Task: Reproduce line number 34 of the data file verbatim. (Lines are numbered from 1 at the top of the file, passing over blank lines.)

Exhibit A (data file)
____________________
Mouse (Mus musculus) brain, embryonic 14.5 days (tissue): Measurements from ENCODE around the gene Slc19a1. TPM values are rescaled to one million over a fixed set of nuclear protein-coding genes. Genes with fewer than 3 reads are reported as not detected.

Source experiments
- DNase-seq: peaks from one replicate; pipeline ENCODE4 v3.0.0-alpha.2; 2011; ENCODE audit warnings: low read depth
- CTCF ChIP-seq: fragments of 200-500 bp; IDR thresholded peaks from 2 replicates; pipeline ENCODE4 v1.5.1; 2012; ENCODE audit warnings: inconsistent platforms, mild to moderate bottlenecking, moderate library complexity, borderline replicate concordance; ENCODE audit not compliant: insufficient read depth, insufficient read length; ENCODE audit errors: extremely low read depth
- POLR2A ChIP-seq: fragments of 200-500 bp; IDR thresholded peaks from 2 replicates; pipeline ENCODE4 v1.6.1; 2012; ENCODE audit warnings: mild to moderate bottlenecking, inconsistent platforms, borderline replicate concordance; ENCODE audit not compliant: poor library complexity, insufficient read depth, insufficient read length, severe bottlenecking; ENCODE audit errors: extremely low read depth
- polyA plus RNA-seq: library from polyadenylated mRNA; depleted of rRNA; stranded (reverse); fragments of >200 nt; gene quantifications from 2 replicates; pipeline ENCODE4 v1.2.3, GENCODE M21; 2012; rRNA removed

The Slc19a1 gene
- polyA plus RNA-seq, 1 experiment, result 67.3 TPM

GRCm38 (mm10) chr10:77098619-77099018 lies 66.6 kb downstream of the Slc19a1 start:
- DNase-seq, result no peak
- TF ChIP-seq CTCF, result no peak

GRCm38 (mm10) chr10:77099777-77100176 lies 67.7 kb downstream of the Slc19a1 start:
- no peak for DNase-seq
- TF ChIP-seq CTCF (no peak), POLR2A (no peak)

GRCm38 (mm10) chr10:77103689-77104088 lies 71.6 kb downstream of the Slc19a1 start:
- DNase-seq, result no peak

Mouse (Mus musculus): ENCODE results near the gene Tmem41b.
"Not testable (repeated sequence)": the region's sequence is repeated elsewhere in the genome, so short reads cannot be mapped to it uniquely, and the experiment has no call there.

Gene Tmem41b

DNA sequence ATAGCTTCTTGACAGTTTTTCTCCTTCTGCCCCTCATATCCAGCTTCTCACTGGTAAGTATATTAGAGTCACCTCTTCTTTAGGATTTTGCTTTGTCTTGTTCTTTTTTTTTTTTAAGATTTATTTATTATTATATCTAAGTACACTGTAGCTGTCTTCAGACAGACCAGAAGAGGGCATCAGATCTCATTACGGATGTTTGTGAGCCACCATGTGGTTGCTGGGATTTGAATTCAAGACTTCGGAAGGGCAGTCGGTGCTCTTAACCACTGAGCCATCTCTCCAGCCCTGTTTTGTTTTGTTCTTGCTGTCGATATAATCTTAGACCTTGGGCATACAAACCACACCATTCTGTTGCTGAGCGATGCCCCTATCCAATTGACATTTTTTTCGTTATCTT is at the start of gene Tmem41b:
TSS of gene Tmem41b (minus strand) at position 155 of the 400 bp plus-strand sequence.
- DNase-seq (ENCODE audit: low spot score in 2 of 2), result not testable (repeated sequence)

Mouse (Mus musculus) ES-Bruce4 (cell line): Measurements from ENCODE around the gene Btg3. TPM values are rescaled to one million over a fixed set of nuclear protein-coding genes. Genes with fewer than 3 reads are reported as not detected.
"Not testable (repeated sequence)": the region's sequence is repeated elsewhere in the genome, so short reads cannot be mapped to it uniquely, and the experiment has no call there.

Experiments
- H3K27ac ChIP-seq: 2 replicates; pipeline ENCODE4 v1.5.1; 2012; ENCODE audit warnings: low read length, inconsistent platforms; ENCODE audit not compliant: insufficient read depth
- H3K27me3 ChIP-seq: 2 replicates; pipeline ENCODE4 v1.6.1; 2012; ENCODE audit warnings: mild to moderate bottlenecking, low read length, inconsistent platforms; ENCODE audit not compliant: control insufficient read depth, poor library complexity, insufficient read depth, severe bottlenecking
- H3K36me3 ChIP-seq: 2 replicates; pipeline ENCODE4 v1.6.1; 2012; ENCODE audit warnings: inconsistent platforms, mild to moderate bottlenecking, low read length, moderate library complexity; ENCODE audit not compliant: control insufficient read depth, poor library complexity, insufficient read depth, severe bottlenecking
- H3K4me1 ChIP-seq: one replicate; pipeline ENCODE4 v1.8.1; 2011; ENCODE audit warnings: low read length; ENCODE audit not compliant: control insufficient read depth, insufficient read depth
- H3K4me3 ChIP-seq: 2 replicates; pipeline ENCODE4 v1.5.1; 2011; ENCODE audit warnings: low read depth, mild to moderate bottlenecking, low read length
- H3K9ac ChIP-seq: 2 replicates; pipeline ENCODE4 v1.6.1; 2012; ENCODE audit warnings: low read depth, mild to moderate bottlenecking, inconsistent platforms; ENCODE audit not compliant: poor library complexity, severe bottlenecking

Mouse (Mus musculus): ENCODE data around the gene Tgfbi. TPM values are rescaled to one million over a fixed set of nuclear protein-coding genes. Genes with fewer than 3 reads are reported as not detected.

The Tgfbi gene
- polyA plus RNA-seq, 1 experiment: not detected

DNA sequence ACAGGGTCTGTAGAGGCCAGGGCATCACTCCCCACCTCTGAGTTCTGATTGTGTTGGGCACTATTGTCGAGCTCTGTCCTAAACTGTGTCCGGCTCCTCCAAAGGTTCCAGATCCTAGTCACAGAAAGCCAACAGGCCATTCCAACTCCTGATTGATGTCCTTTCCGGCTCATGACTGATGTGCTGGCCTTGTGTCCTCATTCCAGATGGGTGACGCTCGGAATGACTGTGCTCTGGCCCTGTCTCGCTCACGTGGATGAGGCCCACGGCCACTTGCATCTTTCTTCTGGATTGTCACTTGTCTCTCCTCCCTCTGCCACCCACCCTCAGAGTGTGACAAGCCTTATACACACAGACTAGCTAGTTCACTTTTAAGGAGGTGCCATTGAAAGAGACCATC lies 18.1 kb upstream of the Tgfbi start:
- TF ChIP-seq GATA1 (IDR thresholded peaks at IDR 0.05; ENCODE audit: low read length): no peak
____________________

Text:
- polyA plus RNA-seq, 1 experiment: not detected